Vertaileva tutkimus nais- ja miesjohtajien uramenestyksestä liikunta-alalla
Published inJyväskylä studies in business and economics
The purpose of this study is to describe and compare upper-level sport managers’ career success, career success variables and the associations between them. The perspective of gender equality is used. Three indicators of objective and subjective career success are used: pay (objective), career success satisfaction, and the balance between work and family/private life (subjective). The specific variables are divided into five different categories: sociodemographic, human capital, social support, organisational, and sports specific. The data (n=329) for this quantitative cross- sectional study were collected by means of an internet questionnaire sent out to public and non-governmental sports organisations in Finland. The results of this study revealed that objective career success is to a large extent determined by different variables than subjective career success. The sociodemographic and human capital variables were important determinants of pay, but they did not have the same significance for career success satisfaction and work-family/private life balance. The results showed differences between women and men sport managers’ career success, career success variables and the associations between them. On average, women sport managers were paid less than men sport managers. It is worth noting that the pay gap between men and women sport managers remained significant even when the controlled variables, such as age, education, working hours, the number of subordinates and the working sector, explained some percentage of the gap. Women sport managers were less satisfied with their career success than men sport managers. There was no difference in work-family/private life balance between the men and women. Women sport managers were on average more highly educated than men sport managers. Men were more often married and had more children than the women. Typically, women sport managers did more housework and had more career breaks compared to their male counterparts. Higher pay was associated with higher education, more working hours and working in the non-governmental sector for both genders. However, for male sport managers they were stronger predictors of higher pay than they were for women. For men, higher pay was also associated with higher networking activity, but this association was not found for women. This study indicates that managers’ career success in sports organisations in Finland is not equal in every sense. To succeed in a management career in sport demands more effort from women than from men. It would be beneficial from the individual, the organisational and the societal point of view if women’s and men’s success in a career in sport management was more equal in the future. ...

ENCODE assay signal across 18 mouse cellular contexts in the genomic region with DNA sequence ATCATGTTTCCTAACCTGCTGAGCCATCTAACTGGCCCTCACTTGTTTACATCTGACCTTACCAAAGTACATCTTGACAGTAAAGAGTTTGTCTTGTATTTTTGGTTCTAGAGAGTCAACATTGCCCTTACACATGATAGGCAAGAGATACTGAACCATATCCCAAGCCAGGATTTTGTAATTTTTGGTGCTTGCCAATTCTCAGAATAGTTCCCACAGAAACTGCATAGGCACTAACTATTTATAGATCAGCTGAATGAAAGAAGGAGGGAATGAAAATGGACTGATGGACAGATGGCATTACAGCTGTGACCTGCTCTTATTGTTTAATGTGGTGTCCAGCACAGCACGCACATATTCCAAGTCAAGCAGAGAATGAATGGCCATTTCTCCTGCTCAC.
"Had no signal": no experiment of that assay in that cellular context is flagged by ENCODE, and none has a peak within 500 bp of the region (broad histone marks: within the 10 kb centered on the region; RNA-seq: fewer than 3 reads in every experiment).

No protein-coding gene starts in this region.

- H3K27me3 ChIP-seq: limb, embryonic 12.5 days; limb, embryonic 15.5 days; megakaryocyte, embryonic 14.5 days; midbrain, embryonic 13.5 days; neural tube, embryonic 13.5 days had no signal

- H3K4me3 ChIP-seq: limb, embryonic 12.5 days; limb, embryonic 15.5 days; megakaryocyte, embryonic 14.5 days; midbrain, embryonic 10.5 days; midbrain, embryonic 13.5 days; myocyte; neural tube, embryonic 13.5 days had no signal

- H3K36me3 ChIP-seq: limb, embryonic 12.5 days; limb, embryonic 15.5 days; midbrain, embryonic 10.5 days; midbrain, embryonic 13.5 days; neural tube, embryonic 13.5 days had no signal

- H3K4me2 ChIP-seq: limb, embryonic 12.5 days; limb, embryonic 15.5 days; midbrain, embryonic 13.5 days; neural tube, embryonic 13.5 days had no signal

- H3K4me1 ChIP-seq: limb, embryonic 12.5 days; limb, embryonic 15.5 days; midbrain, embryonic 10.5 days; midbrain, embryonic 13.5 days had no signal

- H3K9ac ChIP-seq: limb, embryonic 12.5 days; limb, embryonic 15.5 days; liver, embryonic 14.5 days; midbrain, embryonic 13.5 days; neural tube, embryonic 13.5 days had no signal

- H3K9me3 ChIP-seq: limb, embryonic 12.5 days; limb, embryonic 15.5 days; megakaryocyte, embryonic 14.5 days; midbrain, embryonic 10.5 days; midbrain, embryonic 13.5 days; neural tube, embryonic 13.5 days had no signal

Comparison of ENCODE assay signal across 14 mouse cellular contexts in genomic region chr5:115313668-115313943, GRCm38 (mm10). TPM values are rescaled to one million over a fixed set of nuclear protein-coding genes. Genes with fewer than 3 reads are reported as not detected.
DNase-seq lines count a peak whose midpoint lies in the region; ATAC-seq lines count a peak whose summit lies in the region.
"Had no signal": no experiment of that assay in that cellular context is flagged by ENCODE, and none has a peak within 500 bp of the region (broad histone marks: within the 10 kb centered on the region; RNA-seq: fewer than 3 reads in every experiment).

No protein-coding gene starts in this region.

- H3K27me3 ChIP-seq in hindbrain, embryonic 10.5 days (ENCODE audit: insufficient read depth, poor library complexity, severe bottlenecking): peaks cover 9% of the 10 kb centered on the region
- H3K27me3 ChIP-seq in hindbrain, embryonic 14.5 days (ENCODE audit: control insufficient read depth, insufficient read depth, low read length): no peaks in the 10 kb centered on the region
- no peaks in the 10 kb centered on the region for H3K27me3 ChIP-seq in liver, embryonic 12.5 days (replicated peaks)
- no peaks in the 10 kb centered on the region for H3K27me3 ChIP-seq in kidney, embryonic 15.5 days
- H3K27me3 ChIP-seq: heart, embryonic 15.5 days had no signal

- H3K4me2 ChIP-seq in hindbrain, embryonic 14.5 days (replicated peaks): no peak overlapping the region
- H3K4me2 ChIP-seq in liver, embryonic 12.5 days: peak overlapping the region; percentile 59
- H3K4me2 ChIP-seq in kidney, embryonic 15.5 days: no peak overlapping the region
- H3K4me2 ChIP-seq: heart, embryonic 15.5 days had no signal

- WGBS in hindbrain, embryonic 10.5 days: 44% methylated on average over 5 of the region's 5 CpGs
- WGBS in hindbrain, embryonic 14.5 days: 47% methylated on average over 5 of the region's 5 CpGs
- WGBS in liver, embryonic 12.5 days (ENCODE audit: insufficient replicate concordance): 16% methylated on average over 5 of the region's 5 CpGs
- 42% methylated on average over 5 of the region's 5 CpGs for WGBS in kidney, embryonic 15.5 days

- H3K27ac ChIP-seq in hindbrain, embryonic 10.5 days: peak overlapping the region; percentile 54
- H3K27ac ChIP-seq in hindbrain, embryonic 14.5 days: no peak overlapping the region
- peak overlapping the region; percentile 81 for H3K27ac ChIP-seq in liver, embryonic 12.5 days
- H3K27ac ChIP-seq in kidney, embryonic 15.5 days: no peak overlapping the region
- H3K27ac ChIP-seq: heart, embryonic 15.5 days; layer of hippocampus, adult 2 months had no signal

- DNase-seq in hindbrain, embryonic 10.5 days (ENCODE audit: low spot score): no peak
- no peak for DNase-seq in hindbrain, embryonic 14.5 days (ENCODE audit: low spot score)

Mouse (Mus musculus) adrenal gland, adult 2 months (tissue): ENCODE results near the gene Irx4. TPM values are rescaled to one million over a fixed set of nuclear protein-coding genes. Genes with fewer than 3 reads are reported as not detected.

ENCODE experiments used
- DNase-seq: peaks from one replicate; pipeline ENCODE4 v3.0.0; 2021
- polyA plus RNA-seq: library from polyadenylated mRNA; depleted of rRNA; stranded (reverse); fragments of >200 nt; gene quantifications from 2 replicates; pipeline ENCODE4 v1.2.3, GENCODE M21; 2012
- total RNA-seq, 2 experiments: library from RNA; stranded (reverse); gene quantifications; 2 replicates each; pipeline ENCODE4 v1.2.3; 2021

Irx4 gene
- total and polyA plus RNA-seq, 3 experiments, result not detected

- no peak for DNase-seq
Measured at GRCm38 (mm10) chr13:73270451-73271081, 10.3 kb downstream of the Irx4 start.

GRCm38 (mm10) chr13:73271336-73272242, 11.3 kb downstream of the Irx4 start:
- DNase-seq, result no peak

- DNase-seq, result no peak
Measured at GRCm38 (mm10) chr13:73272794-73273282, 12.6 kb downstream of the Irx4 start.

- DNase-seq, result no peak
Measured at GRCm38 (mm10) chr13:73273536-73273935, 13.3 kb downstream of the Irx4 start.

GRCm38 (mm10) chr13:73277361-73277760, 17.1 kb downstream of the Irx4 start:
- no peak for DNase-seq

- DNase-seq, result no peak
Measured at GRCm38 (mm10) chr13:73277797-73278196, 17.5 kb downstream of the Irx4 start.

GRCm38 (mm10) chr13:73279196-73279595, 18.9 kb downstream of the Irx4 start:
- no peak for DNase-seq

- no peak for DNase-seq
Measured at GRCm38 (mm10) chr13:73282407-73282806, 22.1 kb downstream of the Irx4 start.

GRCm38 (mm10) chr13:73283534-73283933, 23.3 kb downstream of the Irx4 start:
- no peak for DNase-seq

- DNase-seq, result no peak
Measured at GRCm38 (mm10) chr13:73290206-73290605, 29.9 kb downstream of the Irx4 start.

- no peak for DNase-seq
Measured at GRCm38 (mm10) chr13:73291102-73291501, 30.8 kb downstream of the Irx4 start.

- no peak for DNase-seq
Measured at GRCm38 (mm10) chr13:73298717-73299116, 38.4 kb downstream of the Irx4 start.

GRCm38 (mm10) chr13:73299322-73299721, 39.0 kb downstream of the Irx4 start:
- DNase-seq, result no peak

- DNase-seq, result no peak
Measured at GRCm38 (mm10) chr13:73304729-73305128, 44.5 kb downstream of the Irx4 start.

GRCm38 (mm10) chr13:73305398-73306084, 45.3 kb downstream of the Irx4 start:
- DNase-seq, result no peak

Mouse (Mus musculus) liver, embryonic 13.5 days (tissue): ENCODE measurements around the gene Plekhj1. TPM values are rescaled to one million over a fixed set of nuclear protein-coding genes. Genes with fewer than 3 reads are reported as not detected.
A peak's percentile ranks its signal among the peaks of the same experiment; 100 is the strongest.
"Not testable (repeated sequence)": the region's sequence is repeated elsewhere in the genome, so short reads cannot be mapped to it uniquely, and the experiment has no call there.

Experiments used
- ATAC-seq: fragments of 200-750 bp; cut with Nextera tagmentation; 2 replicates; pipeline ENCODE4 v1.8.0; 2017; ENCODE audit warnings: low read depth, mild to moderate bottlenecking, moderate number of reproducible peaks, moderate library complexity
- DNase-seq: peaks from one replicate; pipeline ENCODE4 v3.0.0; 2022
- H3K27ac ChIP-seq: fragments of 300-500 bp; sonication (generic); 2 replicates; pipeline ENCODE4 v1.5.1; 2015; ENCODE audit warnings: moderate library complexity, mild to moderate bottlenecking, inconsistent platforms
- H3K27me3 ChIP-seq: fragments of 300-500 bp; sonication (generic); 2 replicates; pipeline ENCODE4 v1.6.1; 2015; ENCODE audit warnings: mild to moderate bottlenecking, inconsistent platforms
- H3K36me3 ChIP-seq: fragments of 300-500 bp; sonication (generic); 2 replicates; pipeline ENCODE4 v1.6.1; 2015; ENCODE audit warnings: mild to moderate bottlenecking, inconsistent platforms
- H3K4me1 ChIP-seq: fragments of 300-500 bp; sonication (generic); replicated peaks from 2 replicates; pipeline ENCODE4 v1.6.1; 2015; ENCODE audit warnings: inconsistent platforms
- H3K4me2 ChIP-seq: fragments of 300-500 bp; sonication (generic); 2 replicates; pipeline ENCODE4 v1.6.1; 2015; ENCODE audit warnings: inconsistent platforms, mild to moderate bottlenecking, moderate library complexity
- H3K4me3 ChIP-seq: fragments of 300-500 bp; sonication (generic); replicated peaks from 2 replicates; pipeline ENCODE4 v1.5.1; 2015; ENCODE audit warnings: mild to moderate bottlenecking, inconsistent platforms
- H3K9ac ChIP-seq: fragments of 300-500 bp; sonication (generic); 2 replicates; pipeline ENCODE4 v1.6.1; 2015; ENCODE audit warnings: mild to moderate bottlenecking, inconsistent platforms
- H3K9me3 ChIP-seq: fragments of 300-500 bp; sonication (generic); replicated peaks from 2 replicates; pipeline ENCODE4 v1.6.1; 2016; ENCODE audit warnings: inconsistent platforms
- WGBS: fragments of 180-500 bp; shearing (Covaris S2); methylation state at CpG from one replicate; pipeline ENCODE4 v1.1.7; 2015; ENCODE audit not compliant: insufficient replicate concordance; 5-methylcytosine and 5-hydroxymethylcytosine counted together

PublisherUniversity of Jyväskylä
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- Väitöskirjat